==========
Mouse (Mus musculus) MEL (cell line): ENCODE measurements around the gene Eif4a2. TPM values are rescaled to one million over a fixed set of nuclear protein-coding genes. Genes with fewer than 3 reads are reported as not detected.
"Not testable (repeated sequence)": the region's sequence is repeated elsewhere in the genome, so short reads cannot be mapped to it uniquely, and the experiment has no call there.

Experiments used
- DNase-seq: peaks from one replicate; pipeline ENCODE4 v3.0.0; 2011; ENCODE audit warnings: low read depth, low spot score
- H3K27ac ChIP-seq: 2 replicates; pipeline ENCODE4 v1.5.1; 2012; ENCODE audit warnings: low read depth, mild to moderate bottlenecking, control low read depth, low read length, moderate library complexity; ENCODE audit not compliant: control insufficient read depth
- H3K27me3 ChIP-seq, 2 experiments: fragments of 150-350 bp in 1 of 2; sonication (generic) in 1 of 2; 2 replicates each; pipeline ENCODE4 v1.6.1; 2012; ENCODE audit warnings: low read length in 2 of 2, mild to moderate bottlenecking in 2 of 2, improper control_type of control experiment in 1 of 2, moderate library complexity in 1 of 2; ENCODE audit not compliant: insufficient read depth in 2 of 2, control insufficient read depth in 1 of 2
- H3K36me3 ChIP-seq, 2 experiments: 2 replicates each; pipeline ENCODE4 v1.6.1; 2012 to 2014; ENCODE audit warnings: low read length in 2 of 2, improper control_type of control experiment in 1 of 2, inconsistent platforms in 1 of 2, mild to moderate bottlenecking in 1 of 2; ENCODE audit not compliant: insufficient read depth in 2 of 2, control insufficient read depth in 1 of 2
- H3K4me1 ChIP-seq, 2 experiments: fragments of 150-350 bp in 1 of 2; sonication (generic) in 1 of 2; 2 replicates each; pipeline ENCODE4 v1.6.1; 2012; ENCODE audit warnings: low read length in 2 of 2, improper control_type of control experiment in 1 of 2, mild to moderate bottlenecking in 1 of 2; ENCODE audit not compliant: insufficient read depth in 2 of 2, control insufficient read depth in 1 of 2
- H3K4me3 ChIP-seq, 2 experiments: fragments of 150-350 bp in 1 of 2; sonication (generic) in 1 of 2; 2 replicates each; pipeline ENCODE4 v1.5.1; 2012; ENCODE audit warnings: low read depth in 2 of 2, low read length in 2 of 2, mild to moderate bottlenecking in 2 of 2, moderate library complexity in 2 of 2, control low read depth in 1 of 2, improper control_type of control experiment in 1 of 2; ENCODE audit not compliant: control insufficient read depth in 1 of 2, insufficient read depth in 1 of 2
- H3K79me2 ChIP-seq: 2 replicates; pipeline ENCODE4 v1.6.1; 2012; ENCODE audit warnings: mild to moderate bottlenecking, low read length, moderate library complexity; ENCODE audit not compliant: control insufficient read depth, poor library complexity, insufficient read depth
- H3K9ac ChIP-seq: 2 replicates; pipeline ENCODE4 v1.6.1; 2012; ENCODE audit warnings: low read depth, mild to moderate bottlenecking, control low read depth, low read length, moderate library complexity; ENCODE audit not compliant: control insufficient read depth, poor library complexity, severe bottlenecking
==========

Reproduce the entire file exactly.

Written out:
Mouse (Mus musculus) MEL (cell line): ENCODE measurements around the gene Eif4a2. TPM values are rescaled to one million over a fixed set of nuclear protein-coding genes. Genes with fewer than 3 reads are reported as not detected.
"Not testable (repeated sequence)": the region's sequence is repeated elsewhere in the genome, so short reads cannot be mapped to it uniquely, and the experiment has no call there.

Experiments used
- DNase-seq: peaks from one replicate; pipeline ENCODE4 v3.0.0; 2011; ENCODE audit warnings: low read depth, low spot score
- H3K27ac ChIP-seq: 2 replicates; pipeline ENCODE4 v1.5.1; 2012; ENCODE audit warnings: low read depth, mild to moderate bottlenecking, control low read depth, low read length, moderate library complexity; ENCODE audit not compliant: control insufficient read depth
- H3K27me3 ChIP-seq, 2 experiments: fragments of 150-350 bp in 1 of 2; sonication (generic) in 1 of 2; 2 replicates each; pipeline ENCODE4 v1.6.1; 2012; ENCODE audit warnings: low read length in 2 of 2, mild to moderate bottlenecking in 2 of 2, improper control_type of control experiment in 1 of 2, moderate library complexity in 1 of 2; ENCODE audit not compliant: insufficient read depth in 2 of 2, control insufficient read depth in 1 of 2
- H3K36me3 ChIP-seq, 2 experiments: 2 replicates each; pipeline ENCODE4 v1.6.1; 2012 to 2014; ENCODE audit warnings: low read length in 2 of 2, improper control_type of control experiment in 1 of 2, inconsistent platforms in 1 of 2, mild to moderate bottlenecking in 1 of 2; ENCODE audit not compliant: insufficient read depth in 2 of 2, control insufficient read depth in 1 of 2
- H3K4me1 ChIP-seq, 2 experiments: fragments of 150-350 bp in 1 of 2; sonication (generic) in 1 of 2; 2 replicates each; pipeline ENCODE4 v1.6.1; 2012; ENCODE audit warnings: low read length in 2 of 2, improper control_type of control experiment in 1 of 2, mild to moderate bottlenecking in 1 of 2; ENCODE audit not compliant: insufficient read depth in 2 of 2, control insufficient read depth in 1 of 2
- H3K4me3 ChIP-seq, 2 experiments: fragments of 150-350 bp in 1 of 2; sonication (generic) in 1 of 2; 2 replicates each; pipeline ENCODE4 v1.5.1; 2012; ENCODE audit warnings: low read depth in 2 of 2, low read length in 2 of 2, mild to moderate bottlenecking in 2 of 2, moderate library complexity in 2 of 2, control low read depth in 1 of 2, improper control_type of control experiment in 1 of 2; ENCODE audit not compliant: control insufficient read depth in 1 of 2, insufficient read depth in 1 of 2
- H3K79me2 ChIP-seq: 2 replicates; pipeline ENCODE4 v1.6.1; 2012; ENCODE audit warnings: mild to moderate bottlenecking, low read length, moderate library complexity; ENCODE audit not compliant: control insufficient read depth, poor library complexity, insufficient read depth
- H3K9ac ChIP-seq: 2 replicates; pipeline ENCODE4 v1.6.1; 2012; ENCODE audit warnings: low read depth, mild to moderate bottlenecking, control low read depth, low read length, moderate library complexity; ENCODE audit not compliant: control insufficient read depth, poor library complexity, severe bottlenecking